OK peeps, first things first – I’m a huge ECW fan. Actually, I’m just big boned, but that’s not important right now. Remember, that as a self confessed ECW fan, this book could well turn out to be the equivalent of my Bible, although I don’t think Dan Brown will be reading between the lines and writing a movie starring Tom Hanks out of it.
No, what we actually have here is a pretty thorough (but with a few minor niggles; more of those later) document of the tumultuous and way too short lifespan of the phenomenon that was Extreme Championship Wrestling, and it’s mentor, Paul Heyman.
When I say thorough, I mean thorough. Chapter one begins with a brief history of Pro Wrestling, going back to the days of Gotch and Hackenschmidt, before moving on (through the formation of the WWF) to how Paul Heyman entered the business. From there, the book moves on, and we examine how the ‘Psycho Yuppie’ from WCW known as Paul E. Dangerously ended up as the ‘mad scientist’ in charge of a small Philadelphia independent promotion; all part of common ECW folklore, but again, well researched and told in an engaging manner.
Thom Loverro, the book’s author, is a well-established writer, both of sports books and as a columnist in the Washington Times; his eye for the flow of the story is present throughout and makes this a smooth read.
“That is how to describe ECW in one word – fun.”
— Chris Jericho
The book takes you through ECW’s history, interspersed with interviews from the key players involved – or that should be SOME of the key players involved.
For all that Tazz, Tommy Dreamer, Mick Foley, Paul Heyman and Joey Styles (even Hat Guy, Hawaiian Shirt Guy and Faith No More Guy from the fans at one point) are a constant in the narrative; conspicuous by their absence are the likes of Shane Douglas, Terry Funk, Raven and New Jack – all key members of the ECW story, but obviously, not on speaking terms with the WWE machine.
Strangely, D-Von Dudley is present; Bubba and Spike only have passing comments, maybe a paragraph or two between them. Even Eric Bischoff and Mike Awesome have their say in print, something I thought was pretty cool, even if it was only lifted straight from the DVD commentary, or so it seems.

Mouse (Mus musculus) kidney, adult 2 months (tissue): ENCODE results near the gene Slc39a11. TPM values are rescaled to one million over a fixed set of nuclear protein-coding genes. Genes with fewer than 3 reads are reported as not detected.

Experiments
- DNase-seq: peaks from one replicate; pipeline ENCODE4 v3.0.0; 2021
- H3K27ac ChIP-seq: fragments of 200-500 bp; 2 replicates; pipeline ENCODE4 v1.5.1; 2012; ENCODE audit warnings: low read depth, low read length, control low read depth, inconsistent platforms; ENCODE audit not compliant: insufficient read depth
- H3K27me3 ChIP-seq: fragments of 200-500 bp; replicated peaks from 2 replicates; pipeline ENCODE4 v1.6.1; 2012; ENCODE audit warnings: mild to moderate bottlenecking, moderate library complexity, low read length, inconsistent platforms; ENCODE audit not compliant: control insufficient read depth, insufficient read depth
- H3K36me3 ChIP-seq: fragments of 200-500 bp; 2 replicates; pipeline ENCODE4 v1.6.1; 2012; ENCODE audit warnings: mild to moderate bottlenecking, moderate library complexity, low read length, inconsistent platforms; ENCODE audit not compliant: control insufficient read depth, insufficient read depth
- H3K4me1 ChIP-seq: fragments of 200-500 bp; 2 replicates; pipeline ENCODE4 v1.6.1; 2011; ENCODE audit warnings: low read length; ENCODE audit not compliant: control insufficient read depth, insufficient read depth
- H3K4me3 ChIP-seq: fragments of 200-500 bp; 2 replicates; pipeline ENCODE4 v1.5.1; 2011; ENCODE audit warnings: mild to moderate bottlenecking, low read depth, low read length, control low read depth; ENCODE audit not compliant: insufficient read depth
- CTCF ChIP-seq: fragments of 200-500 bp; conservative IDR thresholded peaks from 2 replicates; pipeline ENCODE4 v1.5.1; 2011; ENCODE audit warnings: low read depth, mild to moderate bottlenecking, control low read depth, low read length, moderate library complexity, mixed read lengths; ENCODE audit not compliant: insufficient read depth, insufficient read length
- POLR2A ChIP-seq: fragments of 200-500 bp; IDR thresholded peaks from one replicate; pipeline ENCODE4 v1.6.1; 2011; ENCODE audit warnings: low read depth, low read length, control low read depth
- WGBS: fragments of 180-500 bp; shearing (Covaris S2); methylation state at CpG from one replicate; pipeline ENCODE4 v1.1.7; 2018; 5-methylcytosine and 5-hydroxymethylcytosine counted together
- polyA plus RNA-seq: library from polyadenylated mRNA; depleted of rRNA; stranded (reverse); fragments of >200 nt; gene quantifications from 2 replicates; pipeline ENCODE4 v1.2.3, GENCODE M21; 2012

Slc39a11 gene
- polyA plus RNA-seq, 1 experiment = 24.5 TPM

Even though there are these guys missing, it’s never a huge problem, as there’s always someone to fill in the blanks, so to speak… it would just have been nice to read the full story from those involved. What is said, however, is very near the knuckle and in some cases brutally honest and not all of it complimentary to Paul Heyman, as you’d expect in a WWE produced book like this.
The book is very well paced, up until about 40 or 50 pages from the end, when it seems to lose track of the timeline of certain events. When the book is discussing what happened to ECW after the first PPV, about the time Tazz had agreed to jump to the Vince’s payroll, the flow seems to skip backwards and forwards. It could make things a little confusing if you’re not keyed up on how things went down, but it’s nothing major enough to ruin what the book is trying to do.
Perhaps a little more time could have been spent focussing on how ECW came to crumble so spectacularly, after all the book is entitled “The Rise & Fall” of ECW; bar a small section near the end, the actual downfall of ECW and the money situation is hardly mentioned. Also, one small problem is that the book describes Mike Bucci (better know as Nova / Simon Dean) as Mike Nova every time he’s mentioned, bar a couple of times when they get it right. Nothing major, but hey, it annoyed me!
“We were the little engine that could, and we did.”
If you’re a newcomer to the wrestling world, and keep on hearing about the legacy of ECW, then this book will fill in the gaps – on the same scale, if you remember all of this, then this book brings a smile to your face, and even fills in some inside info you may not have known; some of the stories are downright hilarious, one exchange between Paul Heyman and his ring announcer just before Barely Legal went live on PPV is absolutely hilarious, so I won’t spoilt it here!
To sum up – if you loved ECW, you don’t need me to tell you to go out and get this book. If you didn’t – go get this book and find out why so many of us did love the little promotion that took on the big boys from a bingo hall in Philadelphia – and nearly won.
Points: 9 / 10